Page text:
The easiest way to conceal your IP address is through use of a proxy website. These sites can be accessed via your browser, and connect you to the URL you input, albeit, through different servers. One of the oldest proxy website is anonymouse.org. This helpful rodent does not support SSL or URL encryption, however, it is free to use (with ads) and reliable.
Proxy websites are good solutions in case you need to do something quickly, however, compared to paid services, the connection speed is much slower, and you need to be wary of whether the proxy site is bona fide.
Proxy Server Services
A proxy server service functions similarly to a proxy website. Your traffic is routed through a server which replaces your IP address with that of the service.
For example, when using JonDo, you only need to input the local address of the JonDo client as your proxy server's address. The client then encrypts your connection, and executes a cascade mix, protecting your personal data and concealing your IP address. The developer relies solely on licensed mix-drivers, to ensure that the service remains secure and independent. JonDo is basically free, whereby, its performance is markedly better in its premium (paid) version.
TOR (short for "The Onion Router") is a free browser that allows you to surf completely anonymously, concealing your IP address and encrypting your data in the process. Your connection is routed through multiple servers, making the connection particularly secure. In contrast to proxy services, which only use single connections, the TOR browser's method is far more complex, albeit coming at the cost of speed.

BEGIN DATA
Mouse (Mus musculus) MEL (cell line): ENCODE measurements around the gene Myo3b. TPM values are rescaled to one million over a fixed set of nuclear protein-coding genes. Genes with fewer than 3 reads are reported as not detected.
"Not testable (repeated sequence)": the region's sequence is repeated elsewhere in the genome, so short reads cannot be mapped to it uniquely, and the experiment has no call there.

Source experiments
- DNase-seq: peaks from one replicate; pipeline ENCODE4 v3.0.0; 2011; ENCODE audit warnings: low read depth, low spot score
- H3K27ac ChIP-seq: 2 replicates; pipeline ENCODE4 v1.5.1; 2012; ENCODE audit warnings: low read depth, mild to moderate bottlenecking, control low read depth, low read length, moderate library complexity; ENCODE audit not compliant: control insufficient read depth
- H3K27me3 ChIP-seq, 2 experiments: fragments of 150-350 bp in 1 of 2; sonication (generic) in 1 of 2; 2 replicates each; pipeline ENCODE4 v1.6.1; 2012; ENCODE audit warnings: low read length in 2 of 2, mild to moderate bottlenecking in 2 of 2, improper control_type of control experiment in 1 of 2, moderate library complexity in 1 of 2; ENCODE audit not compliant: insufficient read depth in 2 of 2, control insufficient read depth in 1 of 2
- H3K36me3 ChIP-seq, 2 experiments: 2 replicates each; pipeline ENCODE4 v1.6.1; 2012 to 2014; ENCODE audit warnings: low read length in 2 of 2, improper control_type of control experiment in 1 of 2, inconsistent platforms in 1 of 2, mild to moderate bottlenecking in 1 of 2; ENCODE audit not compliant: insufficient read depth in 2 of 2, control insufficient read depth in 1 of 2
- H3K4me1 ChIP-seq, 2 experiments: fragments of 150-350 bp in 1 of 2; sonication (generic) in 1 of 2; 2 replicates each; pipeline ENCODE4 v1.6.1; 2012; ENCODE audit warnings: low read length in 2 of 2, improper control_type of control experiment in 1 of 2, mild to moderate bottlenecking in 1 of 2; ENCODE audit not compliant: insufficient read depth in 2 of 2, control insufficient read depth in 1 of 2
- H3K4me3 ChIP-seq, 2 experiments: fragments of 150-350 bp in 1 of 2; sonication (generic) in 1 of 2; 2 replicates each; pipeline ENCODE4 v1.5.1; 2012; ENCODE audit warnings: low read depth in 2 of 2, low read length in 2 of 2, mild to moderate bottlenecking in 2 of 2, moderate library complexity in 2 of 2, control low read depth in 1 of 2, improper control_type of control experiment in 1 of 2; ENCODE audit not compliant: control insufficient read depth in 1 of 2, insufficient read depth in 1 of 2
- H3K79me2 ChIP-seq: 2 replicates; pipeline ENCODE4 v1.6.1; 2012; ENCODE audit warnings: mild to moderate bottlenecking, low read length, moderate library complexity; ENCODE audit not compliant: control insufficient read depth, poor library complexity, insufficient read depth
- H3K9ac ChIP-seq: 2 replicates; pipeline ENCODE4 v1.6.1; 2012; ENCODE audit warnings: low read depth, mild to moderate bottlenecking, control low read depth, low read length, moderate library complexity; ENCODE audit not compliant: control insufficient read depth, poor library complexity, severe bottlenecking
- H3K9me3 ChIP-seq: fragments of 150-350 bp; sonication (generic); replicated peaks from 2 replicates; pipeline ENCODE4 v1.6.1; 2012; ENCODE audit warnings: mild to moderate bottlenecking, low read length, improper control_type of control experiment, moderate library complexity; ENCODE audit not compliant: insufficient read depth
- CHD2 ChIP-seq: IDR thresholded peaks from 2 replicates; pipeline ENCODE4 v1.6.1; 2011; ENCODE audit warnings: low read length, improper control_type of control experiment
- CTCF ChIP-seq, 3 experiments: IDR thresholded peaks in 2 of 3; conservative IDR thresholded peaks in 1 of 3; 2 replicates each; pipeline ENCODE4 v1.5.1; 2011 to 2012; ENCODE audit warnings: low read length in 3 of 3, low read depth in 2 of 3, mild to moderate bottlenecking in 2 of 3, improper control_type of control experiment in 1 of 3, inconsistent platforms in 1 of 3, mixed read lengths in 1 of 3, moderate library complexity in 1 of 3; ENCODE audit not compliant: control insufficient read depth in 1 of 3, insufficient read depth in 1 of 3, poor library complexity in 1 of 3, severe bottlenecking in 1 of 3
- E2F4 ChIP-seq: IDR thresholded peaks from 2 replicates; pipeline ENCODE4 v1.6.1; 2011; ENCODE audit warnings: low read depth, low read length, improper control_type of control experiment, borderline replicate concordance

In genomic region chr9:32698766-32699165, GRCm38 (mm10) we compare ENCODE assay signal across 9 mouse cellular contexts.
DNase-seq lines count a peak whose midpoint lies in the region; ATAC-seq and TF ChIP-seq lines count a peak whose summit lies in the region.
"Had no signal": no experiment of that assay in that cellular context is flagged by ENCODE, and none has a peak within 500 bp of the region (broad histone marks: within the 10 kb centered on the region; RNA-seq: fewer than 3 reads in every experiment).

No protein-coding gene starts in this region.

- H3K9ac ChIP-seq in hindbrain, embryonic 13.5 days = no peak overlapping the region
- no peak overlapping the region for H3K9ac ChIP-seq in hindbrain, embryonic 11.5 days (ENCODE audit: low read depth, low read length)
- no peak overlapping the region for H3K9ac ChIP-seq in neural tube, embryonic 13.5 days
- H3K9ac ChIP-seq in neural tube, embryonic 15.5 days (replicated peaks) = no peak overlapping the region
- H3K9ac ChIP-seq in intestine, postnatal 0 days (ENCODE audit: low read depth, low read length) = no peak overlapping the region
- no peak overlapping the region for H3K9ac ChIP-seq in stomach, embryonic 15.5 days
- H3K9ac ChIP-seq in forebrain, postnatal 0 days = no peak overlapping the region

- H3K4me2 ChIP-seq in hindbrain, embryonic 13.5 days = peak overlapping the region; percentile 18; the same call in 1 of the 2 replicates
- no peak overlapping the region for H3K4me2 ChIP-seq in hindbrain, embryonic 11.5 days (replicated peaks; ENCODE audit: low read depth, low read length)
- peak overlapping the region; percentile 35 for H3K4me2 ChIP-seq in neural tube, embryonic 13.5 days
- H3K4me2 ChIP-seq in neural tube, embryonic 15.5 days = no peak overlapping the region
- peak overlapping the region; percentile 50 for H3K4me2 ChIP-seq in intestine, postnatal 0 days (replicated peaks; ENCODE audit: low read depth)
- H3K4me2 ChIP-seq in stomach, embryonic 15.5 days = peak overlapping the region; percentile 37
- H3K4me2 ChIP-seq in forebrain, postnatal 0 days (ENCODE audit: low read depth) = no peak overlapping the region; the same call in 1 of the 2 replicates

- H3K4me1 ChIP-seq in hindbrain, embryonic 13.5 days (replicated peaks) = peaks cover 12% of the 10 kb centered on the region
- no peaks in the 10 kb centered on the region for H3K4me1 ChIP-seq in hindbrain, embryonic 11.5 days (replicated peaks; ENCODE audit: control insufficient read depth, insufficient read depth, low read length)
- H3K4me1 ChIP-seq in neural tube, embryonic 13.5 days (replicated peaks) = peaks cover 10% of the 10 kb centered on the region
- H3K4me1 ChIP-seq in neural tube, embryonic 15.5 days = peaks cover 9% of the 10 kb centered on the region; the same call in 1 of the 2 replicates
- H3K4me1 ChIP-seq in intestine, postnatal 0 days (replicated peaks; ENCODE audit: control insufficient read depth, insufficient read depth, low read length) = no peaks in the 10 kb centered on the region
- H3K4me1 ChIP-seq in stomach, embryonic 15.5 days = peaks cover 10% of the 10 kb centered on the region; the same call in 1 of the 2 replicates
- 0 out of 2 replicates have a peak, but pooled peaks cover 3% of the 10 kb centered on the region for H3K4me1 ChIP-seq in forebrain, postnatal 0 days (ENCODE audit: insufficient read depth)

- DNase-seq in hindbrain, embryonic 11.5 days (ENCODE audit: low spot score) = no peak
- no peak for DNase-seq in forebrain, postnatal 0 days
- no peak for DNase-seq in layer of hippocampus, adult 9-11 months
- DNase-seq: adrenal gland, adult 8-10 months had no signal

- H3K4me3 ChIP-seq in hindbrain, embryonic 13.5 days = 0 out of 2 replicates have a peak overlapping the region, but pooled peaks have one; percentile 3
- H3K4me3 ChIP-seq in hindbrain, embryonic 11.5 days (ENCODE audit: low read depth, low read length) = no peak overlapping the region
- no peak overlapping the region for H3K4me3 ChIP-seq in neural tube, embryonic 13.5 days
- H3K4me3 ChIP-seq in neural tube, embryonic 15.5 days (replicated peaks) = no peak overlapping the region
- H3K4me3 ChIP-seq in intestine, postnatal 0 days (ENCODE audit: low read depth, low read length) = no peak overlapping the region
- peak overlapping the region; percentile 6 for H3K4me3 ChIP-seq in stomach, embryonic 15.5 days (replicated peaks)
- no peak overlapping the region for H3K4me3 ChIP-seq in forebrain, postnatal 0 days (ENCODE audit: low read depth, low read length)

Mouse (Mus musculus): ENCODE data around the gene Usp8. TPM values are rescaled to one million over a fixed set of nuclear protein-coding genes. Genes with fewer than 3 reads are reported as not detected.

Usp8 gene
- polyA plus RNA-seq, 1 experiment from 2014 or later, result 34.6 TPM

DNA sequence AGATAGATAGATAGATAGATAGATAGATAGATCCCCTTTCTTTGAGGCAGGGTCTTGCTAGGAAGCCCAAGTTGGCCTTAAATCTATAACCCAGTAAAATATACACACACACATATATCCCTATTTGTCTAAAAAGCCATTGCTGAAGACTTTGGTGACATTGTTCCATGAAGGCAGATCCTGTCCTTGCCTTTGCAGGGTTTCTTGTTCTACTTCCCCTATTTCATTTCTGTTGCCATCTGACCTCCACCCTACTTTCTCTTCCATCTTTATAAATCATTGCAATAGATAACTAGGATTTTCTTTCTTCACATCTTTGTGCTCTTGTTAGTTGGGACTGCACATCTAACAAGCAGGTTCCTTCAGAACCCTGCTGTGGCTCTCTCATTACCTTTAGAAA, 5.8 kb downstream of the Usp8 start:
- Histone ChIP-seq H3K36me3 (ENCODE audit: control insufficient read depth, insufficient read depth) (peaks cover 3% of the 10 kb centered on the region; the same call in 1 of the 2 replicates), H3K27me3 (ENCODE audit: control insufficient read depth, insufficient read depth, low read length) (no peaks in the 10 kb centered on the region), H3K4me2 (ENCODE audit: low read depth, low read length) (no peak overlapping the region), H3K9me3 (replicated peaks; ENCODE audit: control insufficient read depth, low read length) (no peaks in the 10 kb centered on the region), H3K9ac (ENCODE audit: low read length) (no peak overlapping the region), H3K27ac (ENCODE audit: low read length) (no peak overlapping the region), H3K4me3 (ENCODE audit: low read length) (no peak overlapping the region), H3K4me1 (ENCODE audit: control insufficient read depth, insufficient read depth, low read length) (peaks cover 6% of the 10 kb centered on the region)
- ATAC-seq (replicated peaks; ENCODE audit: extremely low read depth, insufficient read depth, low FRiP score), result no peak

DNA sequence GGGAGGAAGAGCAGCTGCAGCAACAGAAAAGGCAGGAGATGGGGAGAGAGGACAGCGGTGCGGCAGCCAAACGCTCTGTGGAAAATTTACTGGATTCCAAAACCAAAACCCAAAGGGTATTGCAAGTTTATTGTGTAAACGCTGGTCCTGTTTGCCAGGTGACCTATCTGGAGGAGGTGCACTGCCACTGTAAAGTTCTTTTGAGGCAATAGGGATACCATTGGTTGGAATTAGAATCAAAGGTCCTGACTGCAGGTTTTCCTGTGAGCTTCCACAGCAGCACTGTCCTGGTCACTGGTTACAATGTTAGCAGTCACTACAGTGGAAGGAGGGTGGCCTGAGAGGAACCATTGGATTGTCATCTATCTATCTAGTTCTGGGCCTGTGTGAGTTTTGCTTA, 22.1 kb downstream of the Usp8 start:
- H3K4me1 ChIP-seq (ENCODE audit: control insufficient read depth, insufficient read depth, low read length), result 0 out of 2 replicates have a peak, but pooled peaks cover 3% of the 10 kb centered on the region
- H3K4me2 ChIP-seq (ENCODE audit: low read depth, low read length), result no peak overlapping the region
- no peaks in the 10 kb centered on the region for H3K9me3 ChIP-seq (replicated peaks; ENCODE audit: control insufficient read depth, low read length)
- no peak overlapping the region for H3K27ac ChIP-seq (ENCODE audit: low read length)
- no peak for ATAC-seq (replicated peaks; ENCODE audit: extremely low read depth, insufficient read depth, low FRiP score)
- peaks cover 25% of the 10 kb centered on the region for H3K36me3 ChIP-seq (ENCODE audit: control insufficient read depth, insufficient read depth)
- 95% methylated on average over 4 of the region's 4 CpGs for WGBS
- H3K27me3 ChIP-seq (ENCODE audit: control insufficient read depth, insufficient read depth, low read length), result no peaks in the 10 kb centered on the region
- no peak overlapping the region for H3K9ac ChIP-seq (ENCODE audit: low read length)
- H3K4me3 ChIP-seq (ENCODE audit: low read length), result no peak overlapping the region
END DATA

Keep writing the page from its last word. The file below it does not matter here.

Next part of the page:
Since the TOR browser is often used for rather dubious activity in the Darknet owing to its high degree of security, it has a somewhat poor reputation in most circles. However, you shouldn't let this stop you, since for Windows, Android, and Linux, the browser is relatively user-friendly, even for regular surfing.
A simple and fast method to do something anonymously online is to use a public WLAN. Using the new IP address which you receive when connecting, you can surf completely independently of your home or work network. However, we advise caution here, since on public networks, the threat posed by data thieves is much greater than private networks. Additionally, public WLAN does not allow for the regional or jurisdictional components of your IP address to be changed, meaning that you cannot circumvent geo-blocking.
Virtual private networks (VPNs) have grown significantly in popularity over recent years, with a wide range of providers offering users the ability to anonymously and safely surf the web. Free and paid services exist, whereby among the former, the so-called "freemium" services are the most reputable.
VPN software runs either directly on your router, PC, smartphone, or device. As an added layer of security, it ensures that all of your Internet traffic is routed through a different server. Large providers enable access to a wide variety of servers around the world, allowing you to change your virtual location at the click of a button. When travelling to countries with restrictive Internet laws, such as China, this can be particularly helpful.